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Megalodon Mysteries: Massive Tooth Uncovered in Pacific Ocean Depths


The first in situ fossil tooth of the megatooth shark Otodus megalodon has been uncovered in the deep Pacific Ocean by researchers, marking a significant breakthrough. 

Published last month in Historical Biology, the study chronicles the remarkable find during a three-week expedition led by the Ocean Exploration Trust (OET) aboard the Exploration Vessel (E/V) Nautilus.

Conducted in the unexplored deep-sea habitats of the Johnston Unit within the Pacific Remote Islands Marine National Monument, the expedition revealed the fossil tooth at an astonishing depth exceeding 10,000 feet (3,090 meters). 

The tooth, meticulously collected using the remotely operated vehicle (ROV) Hercules, provides an unprecedented opportunity for scientists to observe and sample a megalodon tooth in its natural environment.

Traditionally, deep-sea fossil collection involved dragging nets across the seafloor, making it challenging to pinpoint exact sampling locations

However, the in situ discovery offers invaluable contextual information, helping scientists unravel the mysteries of how these fossils formed and the factors influencing their current state. The tooth, partially enveloped in manganese, has particularly intrigued researchers.

Nicolas Straube, Associate Professor at the University Museum Bergen in Norway, emphasized the significance of the find, stating, “The fossil was discovered at a very remote deep-sea locality from which megalodon fossils are rarely documented.”

Megalodons Possibly Migrated Across Oceans

The first in situ fossil tooth of the megatooth shark Otodus megalodon has been uncovered in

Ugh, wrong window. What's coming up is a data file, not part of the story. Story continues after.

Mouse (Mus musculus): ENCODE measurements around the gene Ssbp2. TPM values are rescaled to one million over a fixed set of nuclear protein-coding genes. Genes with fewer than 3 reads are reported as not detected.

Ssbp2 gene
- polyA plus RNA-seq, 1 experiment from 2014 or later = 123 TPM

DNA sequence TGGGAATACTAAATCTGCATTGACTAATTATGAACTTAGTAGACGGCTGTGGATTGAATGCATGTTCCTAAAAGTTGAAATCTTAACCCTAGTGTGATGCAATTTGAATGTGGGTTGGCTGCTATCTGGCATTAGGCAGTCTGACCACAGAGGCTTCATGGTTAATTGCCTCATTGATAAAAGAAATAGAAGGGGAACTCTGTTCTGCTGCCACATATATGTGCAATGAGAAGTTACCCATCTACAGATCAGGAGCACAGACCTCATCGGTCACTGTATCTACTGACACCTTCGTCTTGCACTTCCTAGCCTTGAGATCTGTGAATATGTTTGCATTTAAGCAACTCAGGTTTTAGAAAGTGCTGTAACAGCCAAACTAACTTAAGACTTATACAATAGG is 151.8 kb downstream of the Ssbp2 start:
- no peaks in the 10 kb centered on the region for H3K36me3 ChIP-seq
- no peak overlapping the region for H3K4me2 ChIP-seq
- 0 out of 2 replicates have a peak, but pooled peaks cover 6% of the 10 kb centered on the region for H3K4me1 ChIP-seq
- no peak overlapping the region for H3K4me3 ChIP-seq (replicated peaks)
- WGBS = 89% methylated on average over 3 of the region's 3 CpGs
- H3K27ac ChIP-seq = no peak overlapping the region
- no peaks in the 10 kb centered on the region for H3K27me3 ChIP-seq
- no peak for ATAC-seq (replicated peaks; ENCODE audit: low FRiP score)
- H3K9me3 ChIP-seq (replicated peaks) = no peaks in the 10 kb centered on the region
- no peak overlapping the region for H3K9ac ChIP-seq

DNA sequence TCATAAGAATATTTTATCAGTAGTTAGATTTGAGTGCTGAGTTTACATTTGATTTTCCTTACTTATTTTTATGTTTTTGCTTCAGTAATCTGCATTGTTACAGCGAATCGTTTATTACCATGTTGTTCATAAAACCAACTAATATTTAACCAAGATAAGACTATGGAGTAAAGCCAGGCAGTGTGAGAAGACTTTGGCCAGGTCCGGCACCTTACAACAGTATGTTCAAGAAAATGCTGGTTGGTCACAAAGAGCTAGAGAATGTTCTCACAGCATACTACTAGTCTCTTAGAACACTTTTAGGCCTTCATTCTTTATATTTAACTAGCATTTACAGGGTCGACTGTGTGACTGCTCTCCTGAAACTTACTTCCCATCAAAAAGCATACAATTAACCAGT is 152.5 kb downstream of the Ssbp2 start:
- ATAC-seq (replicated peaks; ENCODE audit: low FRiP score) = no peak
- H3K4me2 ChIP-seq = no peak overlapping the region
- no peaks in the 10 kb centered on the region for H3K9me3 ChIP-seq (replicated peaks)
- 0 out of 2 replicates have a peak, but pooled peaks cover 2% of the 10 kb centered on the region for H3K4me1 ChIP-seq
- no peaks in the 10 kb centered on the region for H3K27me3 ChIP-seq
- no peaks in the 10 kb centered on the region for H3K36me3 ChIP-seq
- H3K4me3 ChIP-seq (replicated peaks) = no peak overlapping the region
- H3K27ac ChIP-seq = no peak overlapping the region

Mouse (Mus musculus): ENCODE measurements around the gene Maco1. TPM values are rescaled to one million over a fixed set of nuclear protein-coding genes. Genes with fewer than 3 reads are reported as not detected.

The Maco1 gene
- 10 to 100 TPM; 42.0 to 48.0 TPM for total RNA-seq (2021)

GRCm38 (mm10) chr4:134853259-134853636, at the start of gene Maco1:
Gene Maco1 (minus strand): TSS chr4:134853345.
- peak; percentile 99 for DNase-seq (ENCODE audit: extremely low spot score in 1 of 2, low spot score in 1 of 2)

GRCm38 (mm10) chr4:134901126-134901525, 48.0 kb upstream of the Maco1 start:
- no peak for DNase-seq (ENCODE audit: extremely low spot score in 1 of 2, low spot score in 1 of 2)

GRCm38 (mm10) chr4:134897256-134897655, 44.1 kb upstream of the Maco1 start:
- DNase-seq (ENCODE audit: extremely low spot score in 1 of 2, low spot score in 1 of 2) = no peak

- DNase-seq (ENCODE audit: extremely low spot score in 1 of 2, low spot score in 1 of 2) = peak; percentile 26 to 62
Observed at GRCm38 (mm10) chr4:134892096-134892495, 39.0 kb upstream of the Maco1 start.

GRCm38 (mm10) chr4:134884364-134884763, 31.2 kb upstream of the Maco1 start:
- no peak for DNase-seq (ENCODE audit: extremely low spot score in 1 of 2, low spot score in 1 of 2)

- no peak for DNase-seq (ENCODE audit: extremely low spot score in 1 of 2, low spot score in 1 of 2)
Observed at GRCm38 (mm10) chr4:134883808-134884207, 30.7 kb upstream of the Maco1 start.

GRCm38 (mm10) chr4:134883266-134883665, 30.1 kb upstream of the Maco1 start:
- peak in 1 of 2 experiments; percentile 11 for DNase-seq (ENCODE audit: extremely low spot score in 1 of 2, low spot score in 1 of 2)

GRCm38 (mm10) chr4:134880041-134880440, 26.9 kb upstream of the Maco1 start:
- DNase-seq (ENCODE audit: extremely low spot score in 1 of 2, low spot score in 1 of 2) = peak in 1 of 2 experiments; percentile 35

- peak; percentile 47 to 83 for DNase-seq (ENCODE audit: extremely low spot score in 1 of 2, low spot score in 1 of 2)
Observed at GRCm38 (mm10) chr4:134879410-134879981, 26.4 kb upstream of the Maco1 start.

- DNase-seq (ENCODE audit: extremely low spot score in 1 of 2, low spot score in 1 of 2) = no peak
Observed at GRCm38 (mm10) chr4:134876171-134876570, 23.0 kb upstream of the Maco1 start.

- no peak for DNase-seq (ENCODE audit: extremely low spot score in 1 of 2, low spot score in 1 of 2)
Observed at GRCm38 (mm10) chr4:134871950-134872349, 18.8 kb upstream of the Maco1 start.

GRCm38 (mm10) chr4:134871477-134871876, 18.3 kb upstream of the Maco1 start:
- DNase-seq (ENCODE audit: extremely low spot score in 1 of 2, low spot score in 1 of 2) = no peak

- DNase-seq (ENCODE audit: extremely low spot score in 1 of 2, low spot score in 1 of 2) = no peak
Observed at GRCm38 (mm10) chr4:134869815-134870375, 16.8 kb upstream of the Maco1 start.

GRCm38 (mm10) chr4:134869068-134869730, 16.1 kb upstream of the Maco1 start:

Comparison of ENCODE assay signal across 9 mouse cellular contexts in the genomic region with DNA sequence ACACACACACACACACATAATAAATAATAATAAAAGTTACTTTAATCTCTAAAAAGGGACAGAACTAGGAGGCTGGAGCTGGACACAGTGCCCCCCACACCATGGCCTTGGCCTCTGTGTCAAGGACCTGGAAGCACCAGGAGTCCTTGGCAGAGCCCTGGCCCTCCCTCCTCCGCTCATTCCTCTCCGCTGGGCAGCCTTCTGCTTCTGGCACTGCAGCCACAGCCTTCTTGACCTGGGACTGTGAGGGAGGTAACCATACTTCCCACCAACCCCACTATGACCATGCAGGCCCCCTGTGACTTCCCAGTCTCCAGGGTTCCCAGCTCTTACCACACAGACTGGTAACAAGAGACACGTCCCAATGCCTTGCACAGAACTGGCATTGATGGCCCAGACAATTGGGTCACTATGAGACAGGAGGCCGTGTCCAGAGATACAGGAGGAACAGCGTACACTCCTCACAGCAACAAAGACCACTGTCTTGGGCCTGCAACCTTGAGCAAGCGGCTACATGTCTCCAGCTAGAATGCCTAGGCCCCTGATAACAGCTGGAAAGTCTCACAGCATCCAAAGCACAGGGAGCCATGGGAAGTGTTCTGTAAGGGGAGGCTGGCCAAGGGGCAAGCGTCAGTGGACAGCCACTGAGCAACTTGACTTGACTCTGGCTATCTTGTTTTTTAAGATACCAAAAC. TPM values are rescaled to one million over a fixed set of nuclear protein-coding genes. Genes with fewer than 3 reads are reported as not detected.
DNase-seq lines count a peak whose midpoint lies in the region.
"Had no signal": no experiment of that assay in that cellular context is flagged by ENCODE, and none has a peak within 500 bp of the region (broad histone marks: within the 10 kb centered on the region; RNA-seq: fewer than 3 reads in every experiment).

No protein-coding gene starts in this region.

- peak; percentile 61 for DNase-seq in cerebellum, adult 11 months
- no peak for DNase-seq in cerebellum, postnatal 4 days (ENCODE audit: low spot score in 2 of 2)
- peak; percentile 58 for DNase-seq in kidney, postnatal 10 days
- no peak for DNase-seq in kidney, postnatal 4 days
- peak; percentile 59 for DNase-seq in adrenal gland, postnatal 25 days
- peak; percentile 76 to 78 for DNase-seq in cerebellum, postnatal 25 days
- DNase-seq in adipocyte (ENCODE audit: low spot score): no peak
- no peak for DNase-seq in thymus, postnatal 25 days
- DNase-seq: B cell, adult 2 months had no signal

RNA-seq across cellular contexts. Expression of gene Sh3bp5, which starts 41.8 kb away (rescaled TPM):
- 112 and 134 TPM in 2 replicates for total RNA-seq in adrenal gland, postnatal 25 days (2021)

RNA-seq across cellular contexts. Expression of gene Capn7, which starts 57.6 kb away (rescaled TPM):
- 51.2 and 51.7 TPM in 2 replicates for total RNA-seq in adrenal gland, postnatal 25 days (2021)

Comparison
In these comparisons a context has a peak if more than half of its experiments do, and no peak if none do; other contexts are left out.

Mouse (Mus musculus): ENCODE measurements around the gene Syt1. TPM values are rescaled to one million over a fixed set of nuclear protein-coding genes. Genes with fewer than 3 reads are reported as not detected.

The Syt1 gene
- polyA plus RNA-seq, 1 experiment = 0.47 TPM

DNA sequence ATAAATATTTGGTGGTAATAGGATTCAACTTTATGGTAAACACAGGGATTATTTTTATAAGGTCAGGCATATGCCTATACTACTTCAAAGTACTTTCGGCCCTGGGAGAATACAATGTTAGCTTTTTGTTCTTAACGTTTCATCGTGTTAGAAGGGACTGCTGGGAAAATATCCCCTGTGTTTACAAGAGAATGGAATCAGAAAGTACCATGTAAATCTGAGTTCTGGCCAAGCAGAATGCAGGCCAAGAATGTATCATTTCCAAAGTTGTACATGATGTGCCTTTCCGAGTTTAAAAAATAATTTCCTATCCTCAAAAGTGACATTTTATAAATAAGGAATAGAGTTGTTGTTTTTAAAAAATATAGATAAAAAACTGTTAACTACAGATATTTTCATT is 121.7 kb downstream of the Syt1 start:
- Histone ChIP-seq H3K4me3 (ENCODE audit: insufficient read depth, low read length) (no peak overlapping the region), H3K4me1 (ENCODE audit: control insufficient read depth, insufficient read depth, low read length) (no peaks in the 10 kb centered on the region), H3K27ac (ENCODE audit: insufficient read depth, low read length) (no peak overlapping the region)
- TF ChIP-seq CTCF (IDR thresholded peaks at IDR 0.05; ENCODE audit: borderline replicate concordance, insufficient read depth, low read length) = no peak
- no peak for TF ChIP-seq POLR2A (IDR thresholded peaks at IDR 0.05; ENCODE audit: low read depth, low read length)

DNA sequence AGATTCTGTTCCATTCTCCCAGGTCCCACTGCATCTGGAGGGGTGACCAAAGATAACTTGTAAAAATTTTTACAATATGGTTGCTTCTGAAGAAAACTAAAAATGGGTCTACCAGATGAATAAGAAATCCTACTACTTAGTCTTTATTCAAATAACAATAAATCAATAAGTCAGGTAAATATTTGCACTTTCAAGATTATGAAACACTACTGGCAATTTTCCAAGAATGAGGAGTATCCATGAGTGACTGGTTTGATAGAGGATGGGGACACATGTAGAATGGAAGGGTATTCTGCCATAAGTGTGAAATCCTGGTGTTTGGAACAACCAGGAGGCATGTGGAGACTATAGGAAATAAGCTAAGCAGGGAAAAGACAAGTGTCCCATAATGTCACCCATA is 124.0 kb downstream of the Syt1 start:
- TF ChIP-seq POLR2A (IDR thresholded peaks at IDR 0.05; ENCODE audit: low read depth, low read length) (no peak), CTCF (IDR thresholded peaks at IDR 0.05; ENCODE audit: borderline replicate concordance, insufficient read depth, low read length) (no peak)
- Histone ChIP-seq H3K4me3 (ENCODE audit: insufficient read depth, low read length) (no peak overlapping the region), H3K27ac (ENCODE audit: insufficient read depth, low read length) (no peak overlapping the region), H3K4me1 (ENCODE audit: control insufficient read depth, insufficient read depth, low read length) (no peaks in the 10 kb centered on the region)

An interdisciplinary team effort including biologists, paleontologists, geologists, and specialists from eight universities in four countries produced this ground-breaking discovery. 

Initially identified by the curatorial team at the University of Rhode Island’s Marine Geological Samples Laboratory, the fossilized tooth was later confirmed as a megalodon tooth by Dr. Dave Ebert, a leading shark expert.

Daniel Wagner, OET Chief Scientist, underscored the importance of such collaborations, stating, “By working together, we can learn so much more about our largely unexplored ocean.”

Beyond unveiling a megalodon tooth, the discovery challenges preconceived notions about the species’ distribution. Contrary to the belief that megalodons were strictly coastal, the findings suggest the species migrated across ocean basins, akin to modern-day species like the great white shark.

Located approximately 150 miles south of Johnston Atoll, this revelation showcases the significance of exploring remote and uncharted deep-sea environments. 

The Pacific Remote Islands Marine National Monument, designated in 2009, continues to yield valuable insights into the biodiversity, geological age, and volcanic history of this enigmatic region, contributing to ongoing research and unraveling the mysteries of the deep sea.

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